Connections for Success



Reviewing Your Revenue Cycle and Adjusting as Necessary
Kelly H. Buchheit

As a physician, the most important aspect of your practice is likely providing excellent care to your patients. But all the good patient care in the world will mean nothing if your revenue cycle collapses and you have to close down.

Indeed, over time, a malfunctioning revenue cycle can drag your practice to a halt. So, it is important to periodically evaluate it and make any adjustments necessary to keep it operating well.

Assess strengths and weaknesses

A good way to start a review is to determine whether your revenue cycle management system includes the current best-in-class components and, if so, how well they are working. If it does not, you will need to assess the costs of upgrading the system.

Just like your patients, your business needs an annual checkup. At least once a year, assess the practice’s strengths and weaknesses in a variety of revenue cycle functional areas. For example, many practices struggle with collections. Ask yourself questions such as: Does my practice determine patient insurance eligibility consistently and accurately? Do we collect appropriate co-payments, deductibles and overdue balances in a timely and efficient manner? To accomplish these tasks, you need clear collections policies that are uniformly enforced.

Related Read: Keys to Improving Your Revenue Cycle

Maximize revenues, avoid violations

Next look at your coding process. The goal here is to maximize revenues without committing compliance violations. Doing so calls for close communication between the doctors performing the medical services and the staff assigning codes to them. So, how close to that ideal does your practice come? How well do the physicians and coding staff interact?

When the practice learns that a claim has been denied or a payer has taken any adverse action, it must take corrective action to reverse the denial or prevent similar problems in the future. Does the practice have a systematic appeals procedure that is triggered automatically and effectively addresses denials or other issues?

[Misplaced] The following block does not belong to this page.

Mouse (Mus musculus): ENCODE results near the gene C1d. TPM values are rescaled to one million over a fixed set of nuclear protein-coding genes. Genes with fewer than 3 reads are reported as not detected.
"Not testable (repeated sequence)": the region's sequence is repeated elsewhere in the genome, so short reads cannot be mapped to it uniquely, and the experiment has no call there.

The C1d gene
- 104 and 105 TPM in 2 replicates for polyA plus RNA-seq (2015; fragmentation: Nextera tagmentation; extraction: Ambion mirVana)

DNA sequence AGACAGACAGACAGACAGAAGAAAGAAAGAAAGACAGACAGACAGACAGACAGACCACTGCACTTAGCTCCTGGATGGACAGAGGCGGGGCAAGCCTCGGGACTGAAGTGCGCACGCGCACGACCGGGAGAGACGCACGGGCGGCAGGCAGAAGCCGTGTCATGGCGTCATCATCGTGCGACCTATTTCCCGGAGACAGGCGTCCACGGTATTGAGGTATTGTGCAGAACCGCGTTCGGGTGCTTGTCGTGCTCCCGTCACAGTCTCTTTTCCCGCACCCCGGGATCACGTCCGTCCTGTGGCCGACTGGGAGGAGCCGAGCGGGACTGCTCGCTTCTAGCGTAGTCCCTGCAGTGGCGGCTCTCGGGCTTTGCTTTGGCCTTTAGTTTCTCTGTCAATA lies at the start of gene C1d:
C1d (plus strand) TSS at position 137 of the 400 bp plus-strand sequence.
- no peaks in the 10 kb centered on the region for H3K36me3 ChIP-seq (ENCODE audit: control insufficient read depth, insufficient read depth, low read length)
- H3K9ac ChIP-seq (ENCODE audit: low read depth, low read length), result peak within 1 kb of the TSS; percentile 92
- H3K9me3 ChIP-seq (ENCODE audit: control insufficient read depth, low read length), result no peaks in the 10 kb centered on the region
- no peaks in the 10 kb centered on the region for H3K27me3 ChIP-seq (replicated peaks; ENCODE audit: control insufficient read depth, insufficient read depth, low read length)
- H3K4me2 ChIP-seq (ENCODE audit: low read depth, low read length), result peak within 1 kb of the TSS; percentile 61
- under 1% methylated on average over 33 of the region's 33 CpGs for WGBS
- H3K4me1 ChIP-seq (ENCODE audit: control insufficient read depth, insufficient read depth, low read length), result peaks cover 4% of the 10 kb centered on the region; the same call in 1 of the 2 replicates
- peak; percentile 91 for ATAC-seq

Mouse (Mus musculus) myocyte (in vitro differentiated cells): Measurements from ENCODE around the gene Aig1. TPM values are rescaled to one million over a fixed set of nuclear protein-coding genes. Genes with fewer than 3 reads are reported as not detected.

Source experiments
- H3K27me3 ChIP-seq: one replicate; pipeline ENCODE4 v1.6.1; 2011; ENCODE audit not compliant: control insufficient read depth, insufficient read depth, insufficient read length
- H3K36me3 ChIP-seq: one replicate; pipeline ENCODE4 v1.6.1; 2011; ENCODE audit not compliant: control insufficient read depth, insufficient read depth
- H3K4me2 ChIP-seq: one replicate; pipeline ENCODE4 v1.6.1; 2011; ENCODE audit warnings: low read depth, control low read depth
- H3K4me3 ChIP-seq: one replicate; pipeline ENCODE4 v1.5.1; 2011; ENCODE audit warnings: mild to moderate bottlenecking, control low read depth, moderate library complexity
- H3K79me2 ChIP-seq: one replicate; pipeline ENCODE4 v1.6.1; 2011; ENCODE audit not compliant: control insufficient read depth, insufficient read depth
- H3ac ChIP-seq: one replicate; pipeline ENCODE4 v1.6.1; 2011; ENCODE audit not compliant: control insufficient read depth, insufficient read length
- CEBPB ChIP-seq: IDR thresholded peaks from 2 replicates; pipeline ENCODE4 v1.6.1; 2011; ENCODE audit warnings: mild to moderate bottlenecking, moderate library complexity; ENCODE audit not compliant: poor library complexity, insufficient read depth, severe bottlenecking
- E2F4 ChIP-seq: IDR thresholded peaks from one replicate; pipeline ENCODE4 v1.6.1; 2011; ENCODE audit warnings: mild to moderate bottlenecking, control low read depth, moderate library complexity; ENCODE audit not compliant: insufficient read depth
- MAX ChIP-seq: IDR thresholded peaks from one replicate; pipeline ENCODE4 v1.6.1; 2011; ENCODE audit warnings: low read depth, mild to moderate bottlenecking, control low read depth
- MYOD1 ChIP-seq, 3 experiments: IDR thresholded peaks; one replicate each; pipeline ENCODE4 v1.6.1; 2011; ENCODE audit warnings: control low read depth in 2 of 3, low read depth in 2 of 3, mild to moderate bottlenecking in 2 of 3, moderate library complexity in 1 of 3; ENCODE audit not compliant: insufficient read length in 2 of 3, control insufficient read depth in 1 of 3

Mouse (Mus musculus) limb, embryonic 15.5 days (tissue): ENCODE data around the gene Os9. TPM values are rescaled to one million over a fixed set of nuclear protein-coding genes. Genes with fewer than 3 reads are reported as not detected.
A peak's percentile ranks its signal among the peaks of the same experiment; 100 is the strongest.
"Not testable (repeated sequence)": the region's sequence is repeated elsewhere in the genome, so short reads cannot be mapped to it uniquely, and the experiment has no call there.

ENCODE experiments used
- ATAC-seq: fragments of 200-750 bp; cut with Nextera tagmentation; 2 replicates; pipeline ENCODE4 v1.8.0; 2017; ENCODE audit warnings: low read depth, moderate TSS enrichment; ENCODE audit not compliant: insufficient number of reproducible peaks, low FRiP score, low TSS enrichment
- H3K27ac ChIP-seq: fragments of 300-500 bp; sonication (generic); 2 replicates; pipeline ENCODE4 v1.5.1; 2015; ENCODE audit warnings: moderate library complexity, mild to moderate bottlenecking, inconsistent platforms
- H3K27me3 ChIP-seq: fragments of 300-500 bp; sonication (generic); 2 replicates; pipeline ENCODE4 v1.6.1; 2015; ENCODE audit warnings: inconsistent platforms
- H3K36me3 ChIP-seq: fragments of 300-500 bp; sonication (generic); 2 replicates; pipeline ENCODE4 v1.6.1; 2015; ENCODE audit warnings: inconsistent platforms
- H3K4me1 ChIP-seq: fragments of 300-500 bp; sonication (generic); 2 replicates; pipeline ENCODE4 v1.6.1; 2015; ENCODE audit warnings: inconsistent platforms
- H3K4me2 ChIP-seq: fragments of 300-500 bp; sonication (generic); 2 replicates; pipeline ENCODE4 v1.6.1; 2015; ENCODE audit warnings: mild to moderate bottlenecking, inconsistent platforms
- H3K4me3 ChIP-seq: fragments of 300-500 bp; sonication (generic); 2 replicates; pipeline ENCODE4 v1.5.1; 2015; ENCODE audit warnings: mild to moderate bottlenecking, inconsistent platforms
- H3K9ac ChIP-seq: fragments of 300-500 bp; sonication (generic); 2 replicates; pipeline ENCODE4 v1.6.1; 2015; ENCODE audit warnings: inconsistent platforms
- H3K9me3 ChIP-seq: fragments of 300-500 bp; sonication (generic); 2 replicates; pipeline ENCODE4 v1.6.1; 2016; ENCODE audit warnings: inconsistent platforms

Nearly all payers now allow electronic claim submission, status inquiry, and eligibility and benefit verification. Most enable electronic prior authorization, claim payment and remittance advice as well. Every practice should work to take advantage of these opportunities to increase accuracy and productivity, while reducing costs.

Use the correct metrics

In a modern medical practice, business performance is measured with precision by gathering and analyzing the right kinds of data. If there are problems, correct metrics will point to the causes.

To keep revenue cycle functions operating at peak effectiveness, it is essential to gather, report and analyze numbers about their performance. Here are some critical data points to track:

  • Gross and net collection percentage;
  • Accounts receivable aging, including accounts over 90 days past due;
  • Collections percentage by payer;
  • The percentage of co-payments collected at time of visit;
  • Number and percentage of patients with accounts receivable balances;
  • How quickly visits/procedures are billed;
  • Average days between claim submission and payer reimbursement;
  • Percentage of insurance eligibility verifications vs. total scheduled patients;
  • Average number of missing charges vs. services rendered (actual and CPT mistakes);
  • Percentage of denials vs. total claims filed;
  • Percentage of denials appealed successfully vs. total denials; and
  • Average days between receipt of payment and payment posted.

Run reports on these numbers monthly in an easy-to-understand format (using a digital dashboard, for instance) so you can identify and correct problems. Some of the problematic data points could be easy fixes, but certain trends can indicate more serious underlying issues.

Related Read: Help Your Bottom Line: Focus on Your Revenue Cycle

See the big picture

Successful management of the revenue cycle also depends on fostering a culture of respect for and awareness of the practice’s finances. When this cultural value exists, the workplace is transformed. Employees see how their work supports, and is supported by, other staff members.

Each person’s role should contribute to the financial strength and stability of the practice. Employees need to recognize the importance of a single, integrated and efficient revenue cycle management system.

Get good advice

As a physician, your forte might not be on the financial side of things. But, regardless, you have a responsibility to ensure your practice can sustain itself financially over time and hopefully grow. An integral part of that success is a proficient revenue cycle. Your financial advisor can help.

If  you would like more information, contact Kelly Buchheit at [email protected] or 312.670.7444. Visit to learn more about our Health Care Group.

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